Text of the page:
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Lucio Battisti - Amore e Non Amore CD (album) cover


Lucio Battisti


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3.87 | 31 ratings

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4 stars A bit spicier, this tale of two albums

Lucio Battisti's second album (not counting the collections package "Emozione") came out in the summer of 1971 and as the album cover conveys, it came with a shift to the spicier side of melodic Italian rock (and of more interest to proggers). His first two albums were well stocked with pleasant pop tracks of varying quality, the debut slightly stronger than "Emozione" in my view. On this venture Lucio gets decidedly wilder and more interesting, incorporating a bit of a swagger and a musical curiosity which crosses a bit into the RPI scene that was beginning to ferment across Italy. It was also the first of many striking album covers, showing a young Battisti looking sullen and hung over beneath a tree, like the morning after some wild party. The woman behind him was rumored for years to be his girlfriend and eventual wife, but in 2007 she came forth and stated that it was not her. By this time Battisti and his lyricist Mogol were already working at their own label project Numero Uno, but this one came out on Ricordi who still had claim to their tracks.

The All Music Guide calls the sound "tight and crisp, yet loose enough to allow for improvisation and pure groove. It's great, affecting rock music: the two guitars and the piano play off and with one another while the bass, drums, organ, and the occasional orchestral arrangement add a warm rhythm that moves the song along with concentrated and direct feeling."

"Dio Mio No" sounds like the party of the previous night, a crackin' opening 7 minutes of foot stomping fun. Battisti's vocal is manic and on the edge, set to a frenetic bass line and acoustic jam with just a touch of keys along the edges. Pure energy from a band line-up that features such future heavyweights as Franz Di Cioccio, Flavio Premoli, Franco Mussida, and Alberto Radius. The second track is a fairly avant instrumental, wily and not traditional in its feel, it is perhaps the earliest evidence of the experimentations to come. This is a tale of two albums. The album alternates four vocal tracks with four instrumental ones giving it added dimension and a split personality. To emphasize the effect the four instrumentals are given very long, poetic titles which appear to be simply describing moments in time, allowing the sounds to tell the rest of the story. Which they do----in particular I found the stunning "7 agosto di pomeriggio. Fra le lamiere roventi di un cimitero di automobili solo io, silenzioso eppure straordinariamente vivo" to be the most impressive Battisti composition to date. A post-psych daydream that captivates a moment like Floyd's "A Pillow of Winds" does on Meddle. The third instrumental piece combines strings, piano, and organ into a tussle between calm and tension, quite lovely. The fourth piece is a mélange of a laid back "doo do doo" vocal with building strings and organ, a perfect finale to this feast.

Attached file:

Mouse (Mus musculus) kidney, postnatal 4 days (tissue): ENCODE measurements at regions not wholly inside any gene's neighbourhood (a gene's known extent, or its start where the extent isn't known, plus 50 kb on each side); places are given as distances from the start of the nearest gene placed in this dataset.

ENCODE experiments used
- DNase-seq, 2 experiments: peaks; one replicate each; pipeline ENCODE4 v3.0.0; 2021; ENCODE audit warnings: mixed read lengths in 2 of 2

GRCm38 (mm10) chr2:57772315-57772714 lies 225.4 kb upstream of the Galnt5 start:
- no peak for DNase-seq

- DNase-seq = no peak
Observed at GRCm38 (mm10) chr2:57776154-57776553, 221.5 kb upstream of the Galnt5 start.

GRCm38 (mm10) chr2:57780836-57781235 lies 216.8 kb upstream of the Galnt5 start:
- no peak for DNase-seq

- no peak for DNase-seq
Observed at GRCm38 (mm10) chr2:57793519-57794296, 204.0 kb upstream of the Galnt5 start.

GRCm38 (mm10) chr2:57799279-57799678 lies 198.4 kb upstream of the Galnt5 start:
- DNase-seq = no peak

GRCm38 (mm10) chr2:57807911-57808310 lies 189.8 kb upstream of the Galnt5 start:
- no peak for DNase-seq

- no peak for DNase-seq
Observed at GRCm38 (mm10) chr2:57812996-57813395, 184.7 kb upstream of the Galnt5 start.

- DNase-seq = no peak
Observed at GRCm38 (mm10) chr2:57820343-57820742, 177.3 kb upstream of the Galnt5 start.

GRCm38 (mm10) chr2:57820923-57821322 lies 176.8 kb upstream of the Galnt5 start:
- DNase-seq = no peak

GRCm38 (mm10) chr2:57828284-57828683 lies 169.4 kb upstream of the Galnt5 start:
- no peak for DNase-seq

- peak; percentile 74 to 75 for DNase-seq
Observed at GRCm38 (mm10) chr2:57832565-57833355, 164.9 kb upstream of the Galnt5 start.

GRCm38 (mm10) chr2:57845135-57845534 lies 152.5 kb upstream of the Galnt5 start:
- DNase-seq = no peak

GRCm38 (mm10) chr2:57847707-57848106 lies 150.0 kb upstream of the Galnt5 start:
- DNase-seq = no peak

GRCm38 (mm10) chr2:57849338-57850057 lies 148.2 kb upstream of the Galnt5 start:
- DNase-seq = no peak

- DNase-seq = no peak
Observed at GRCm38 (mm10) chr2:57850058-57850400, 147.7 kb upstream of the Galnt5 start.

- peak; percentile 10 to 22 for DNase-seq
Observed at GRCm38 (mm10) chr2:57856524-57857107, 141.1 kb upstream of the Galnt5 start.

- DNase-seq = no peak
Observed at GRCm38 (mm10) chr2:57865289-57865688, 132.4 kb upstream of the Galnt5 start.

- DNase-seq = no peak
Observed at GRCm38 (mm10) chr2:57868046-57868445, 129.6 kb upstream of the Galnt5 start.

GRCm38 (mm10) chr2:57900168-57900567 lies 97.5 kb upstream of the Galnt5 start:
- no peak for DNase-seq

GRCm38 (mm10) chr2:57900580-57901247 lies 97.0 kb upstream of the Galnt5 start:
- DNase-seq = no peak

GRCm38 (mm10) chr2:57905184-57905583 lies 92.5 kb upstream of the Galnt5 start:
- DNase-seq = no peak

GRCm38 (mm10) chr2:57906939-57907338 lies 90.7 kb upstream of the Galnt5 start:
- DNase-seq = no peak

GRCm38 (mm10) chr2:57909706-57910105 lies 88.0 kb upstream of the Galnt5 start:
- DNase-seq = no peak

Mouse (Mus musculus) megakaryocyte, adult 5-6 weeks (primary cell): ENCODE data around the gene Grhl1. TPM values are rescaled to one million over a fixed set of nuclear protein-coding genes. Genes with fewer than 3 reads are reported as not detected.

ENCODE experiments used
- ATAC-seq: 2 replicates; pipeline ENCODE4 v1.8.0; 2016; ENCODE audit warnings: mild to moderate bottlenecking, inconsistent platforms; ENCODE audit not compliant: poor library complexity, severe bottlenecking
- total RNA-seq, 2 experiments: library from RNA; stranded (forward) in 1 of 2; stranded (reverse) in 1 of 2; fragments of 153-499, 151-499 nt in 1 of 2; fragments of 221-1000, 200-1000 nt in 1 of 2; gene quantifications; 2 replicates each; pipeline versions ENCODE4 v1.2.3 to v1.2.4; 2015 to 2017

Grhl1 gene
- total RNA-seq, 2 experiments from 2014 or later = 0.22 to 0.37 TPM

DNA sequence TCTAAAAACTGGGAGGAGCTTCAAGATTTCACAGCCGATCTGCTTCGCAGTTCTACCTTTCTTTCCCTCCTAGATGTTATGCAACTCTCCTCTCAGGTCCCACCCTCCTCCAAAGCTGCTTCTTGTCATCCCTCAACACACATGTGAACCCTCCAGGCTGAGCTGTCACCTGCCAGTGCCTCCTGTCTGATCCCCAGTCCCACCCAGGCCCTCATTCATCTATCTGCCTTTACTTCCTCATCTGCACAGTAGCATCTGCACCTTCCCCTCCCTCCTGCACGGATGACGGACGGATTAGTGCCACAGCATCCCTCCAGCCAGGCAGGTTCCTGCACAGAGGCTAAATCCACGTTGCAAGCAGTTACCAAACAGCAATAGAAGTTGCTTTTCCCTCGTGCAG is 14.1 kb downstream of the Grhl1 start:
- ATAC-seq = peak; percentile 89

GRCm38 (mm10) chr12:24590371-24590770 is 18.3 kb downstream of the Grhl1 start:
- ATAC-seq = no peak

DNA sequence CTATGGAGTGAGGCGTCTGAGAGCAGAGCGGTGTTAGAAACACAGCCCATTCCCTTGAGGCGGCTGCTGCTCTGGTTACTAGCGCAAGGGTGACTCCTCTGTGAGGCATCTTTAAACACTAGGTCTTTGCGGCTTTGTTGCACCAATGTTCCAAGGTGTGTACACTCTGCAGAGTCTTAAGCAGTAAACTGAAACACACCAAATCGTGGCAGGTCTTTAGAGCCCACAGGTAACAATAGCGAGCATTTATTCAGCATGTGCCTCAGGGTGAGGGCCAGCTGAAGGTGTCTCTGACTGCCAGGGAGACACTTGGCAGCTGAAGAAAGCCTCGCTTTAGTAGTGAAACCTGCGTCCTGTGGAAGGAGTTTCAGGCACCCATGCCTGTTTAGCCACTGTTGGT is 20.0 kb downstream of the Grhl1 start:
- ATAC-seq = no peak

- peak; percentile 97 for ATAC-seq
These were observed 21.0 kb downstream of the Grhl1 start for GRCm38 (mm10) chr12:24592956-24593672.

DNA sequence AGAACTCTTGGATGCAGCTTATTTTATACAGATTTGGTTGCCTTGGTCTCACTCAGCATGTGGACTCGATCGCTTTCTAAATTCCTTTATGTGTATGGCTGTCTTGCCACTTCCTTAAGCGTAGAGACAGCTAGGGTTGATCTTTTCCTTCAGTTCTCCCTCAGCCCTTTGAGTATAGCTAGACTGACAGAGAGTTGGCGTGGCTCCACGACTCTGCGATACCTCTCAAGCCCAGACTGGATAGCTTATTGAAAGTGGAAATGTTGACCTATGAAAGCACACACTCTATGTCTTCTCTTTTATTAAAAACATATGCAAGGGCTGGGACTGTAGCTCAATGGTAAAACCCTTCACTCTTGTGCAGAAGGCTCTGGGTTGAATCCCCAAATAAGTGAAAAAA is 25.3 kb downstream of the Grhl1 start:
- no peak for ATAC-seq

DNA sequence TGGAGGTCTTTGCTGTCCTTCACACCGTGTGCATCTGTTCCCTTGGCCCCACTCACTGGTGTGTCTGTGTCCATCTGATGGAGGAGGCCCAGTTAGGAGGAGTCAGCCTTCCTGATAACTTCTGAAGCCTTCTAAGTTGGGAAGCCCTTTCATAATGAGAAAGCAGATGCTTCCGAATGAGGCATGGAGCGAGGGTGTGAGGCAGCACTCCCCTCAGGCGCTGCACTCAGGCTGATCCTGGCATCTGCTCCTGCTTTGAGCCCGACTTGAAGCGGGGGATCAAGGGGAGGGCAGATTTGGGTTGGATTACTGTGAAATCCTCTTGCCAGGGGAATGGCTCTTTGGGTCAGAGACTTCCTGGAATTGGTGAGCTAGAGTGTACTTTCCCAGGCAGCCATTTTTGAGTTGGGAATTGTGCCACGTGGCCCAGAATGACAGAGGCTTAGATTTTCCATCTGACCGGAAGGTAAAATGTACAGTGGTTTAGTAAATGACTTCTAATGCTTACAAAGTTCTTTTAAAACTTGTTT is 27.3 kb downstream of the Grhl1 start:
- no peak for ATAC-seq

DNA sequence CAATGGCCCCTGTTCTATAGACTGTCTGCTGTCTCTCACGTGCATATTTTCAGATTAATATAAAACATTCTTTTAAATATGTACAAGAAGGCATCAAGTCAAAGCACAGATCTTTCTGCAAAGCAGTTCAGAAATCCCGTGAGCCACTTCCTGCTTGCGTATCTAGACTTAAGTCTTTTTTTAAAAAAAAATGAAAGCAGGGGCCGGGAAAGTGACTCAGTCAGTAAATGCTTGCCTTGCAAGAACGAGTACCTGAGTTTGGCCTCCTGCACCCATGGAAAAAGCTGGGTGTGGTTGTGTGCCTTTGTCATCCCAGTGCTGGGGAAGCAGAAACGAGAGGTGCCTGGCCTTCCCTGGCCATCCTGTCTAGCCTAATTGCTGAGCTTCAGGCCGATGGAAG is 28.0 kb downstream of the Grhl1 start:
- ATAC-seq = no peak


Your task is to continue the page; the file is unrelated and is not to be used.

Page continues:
The tracks that separate these esoteric instrumentals are relatively basic rock tracks, but Battisti has this nervous minimalist energy that provides such a unique vibe. Hard to explain, they rock hard but not in a Jimmy Page/John Bonham way, but rather with a personal style as unique as Zappa was in the 60s. Iconic, stripped down, but with some bite, some verve. I think it could be best compared to what Lindsey Buckingham concocted with his tracks on Tusk. Think about stuff like "Not That Funny" or "That's Enough for Me."

And so "Amore e non Amore" attempts to sandwich these two distinctly different half albums together by alternating the two styles rather than separating them by side. It's not the choice I would make because I would prefer the continuity of each style independently, but Battisti was always doing things his own way. I cannot take points away for that, although some might. I believe this is Battisti's first great album and perhaps the perfect starting point for prog fans wanting to sample this related artist. Get this one along with "Anima Latina" and you will know if Lucio Battisti is for you.

Finnforest | 4/5 |


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